Editing is the bread and butter of the written word. No matter who may argue against it, writing always improves with another pass over to find things you missed the first time. In both the book world and the news world, editing is crucial to maintaining the integrity of the text while ensuring understandability for the audience.
When publishing a book, the first step is often developmental editing. This editing process consists of suggestions from an editor that shape the narrative or structure of the work, while leaving aside small grammatical or other errors for later line editing (or copyediting). Developmental editing is usually a back-and-forth process, with the author in conversation with the editor, often undergoing multiple rounds of revision.
In news, however, developmental editing may be better described as content editing, which often happens alongside copyediting, or line editing, which focus on grammar. For most media outlets, the writer submits their piece and their hands are off of it once it lands on the editor’s desk. While novels and other published works will have an internal style guide for consistency and may be utilizing a style manual (like Chicago), news writing is held to an occupational standard (usually AP Style) that should be mutually intelligible across sources, though there are obviously house rules applied as well.
News editing focuses on clarity and immediacy of information, so past tense but active voice are prioritized. While audience is always a consideration for any written work intended to be published, news editing that uses AP style can access accepted shorthand that would be considered out of genre for books. For instance, all months should be abbreviated besides March, April, May, June, and July and single-digit numbers (zero to nine) should be spelled out while numerals should be used for numbers ten and above. Copyediting (or line editing) has the largest overlap between the two worlds, though as the copy chief for a newspaper myself, I often make sweeping changes to a piece that would probably require an author’s okay if it were a novel.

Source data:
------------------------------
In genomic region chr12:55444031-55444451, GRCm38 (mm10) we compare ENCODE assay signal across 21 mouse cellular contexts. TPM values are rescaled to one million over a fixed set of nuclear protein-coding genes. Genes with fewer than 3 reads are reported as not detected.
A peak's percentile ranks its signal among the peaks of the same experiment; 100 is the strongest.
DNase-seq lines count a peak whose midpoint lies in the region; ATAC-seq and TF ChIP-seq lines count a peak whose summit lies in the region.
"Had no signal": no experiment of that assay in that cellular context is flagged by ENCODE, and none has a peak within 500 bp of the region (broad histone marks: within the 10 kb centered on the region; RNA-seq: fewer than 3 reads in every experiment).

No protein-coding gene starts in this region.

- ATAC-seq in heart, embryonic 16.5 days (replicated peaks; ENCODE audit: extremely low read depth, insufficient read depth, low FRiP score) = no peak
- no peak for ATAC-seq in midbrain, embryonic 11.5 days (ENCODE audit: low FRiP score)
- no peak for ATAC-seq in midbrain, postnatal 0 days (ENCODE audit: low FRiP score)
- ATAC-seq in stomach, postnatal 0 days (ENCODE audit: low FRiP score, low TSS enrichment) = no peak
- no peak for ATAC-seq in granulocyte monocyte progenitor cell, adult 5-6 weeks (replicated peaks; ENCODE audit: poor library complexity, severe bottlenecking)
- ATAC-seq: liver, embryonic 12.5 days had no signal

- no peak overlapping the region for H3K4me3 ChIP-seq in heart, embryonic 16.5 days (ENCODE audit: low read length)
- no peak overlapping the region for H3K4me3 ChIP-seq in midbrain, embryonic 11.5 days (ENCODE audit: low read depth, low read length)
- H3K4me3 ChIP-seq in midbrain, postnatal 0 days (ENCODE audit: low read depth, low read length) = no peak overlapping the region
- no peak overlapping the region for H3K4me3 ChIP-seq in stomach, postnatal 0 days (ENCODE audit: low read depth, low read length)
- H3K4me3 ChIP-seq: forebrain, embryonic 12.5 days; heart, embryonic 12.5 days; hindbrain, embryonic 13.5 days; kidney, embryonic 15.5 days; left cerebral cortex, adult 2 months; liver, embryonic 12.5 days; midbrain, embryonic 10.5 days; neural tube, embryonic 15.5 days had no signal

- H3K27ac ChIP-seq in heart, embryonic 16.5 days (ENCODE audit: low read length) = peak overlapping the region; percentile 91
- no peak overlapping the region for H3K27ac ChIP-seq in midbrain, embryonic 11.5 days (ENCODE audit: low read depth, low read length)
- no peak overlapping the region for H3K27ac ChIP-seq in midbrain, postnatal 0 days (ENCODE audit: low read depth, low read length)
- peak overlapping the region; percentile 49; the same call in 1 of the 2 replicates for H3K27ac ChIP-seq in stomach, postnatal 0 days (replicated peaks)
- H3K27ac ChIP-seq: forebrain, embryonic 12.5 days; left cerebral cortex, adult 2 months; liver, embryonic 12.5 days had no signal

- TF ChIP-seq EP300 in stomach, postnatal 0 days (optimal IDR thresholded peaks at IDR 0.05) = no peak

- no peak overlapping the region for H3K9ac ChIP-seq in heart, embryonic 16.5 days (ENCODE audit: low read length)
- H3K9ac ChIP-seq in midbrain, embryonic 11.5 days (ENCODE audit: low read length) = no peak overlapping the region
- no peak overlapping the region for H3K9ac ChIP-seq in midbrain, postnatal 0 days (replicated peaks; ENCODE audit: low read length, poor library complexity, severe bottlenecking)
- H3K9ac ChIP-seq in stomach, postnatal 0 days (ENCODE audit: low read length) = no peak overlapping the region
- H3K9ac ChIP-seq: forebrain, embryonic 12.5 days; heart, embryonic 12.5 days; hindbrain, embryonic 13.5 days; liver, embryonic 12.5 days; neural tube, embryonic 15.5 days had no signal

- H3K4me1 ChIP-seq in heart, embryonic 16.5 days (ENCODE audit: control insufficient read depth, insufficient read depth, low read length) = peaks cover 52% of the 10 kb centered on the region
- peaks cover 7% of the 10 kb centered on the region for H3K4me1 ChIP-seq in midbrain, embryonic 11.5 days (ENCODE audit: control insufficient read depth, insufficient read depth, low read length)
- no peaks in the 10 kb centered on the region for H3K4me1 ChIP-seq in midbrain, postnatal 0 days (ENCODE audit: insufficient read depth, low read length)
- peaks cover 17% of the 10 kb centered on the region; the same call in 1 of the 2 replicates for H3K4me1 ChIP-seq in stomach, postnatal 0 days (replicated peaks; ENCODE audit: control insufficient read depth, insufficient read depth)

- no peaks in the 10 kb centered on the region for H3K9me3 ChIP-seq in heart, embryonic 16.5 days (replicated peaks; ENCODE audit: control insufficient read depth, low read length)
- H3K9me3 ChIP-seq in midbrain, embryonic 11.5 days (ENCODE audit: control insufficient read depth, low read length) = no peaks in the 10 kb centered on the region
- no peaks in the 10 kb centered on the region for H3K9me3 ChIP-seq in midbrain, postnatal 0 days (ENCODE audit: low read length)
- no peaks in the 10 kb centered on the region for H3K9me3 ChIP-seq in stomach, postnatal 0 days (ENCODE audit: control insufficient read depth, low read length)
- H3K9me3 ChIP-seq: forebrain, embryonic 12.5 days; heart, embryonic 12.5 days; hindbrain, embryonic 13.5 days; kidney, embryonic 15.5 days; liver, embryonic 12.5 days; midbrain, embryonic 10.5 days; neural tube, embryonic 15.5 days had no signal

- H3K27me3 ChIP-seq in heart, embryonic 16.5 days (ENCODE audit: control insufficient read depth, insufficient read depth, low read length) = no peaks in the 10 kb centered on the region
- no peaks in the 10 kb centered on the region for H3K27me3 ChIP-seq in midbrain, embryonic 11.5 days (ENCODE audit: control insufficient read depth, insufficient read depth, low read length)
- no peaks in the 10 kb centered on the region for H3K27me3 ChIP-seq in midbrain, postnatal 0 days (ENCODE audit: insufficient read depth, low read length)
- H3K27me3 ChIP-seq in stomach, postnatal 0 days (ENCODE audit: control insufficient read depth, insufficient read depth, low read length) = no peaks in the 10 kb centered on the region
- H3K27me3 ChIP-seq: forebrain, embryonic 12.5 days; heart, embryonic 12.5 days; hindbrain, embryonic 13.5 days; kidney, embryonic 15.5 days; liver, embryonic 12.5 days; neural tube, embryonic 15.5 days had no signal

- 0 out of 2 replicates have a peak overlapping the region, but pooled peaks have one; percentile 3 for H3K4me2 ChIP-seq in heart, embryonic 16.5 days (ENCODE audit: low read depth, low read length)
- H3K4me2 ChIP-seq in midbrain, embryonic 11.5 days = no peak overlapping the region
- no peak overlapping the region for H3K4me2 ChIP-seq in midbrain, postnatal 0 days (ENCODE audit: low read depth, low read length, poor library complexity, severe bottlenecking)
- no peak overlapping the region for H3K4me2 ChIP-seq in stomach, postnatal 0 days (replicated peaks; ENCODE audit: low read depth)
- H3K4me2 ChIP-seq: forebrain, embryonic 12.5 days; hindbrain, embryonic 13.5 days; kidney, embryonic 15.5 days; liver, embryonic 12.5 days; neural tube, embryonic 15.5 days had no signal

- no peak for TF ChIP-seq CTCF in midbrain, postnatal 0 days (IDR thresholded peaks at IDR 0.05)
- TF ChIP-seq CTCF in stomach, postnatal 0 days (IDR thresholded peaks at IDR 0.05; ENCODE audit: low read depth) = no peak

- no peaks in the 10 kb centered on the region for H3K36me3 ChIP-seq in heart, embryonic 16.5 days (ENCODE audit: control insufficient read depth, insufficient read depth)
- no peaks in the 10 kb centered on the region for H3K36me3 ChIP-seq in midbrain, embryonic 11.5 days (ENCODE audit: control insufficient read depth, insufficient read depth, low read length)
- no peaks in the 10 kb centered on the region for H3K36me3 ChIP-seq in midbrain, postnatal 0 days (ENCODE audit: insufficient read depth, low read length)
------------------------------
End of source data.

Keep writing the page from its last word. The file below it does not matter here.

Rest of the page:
More generally, news editors that are conducting developmental editing, such as the editor-in-chief or section editor, are ultimately in control of the vision for the writing. They function as gatekeepers for the content, tone, and even the piece itself—cutting an article from a newspaper entirely is always on the table. For book editors, the author is still the driving force behind the work’s purpose and voice, as they aren’t always held to the uniform standard of a cohesive newspaper. This does mean, however, that while a newspaper may employ fact-checkers or have copyeditors perform fact-checking, the authenticity of a book manuscript may fall solely on the author.
Both news editing and book editing lead to some great insights. Perhaps news articles would be much improved if the developmental editing process were more collaborative and not so definitive, and maybe book editing would be a more streamlined process if developmental editing could play a heavier hand. Or perhaps things are better off as they already are! While the digital revolution has complicated the way publication functions either way, the work of editing is still a robust tool for ensuring that, whatever we are writing, the very best version of it makes its way to the readers.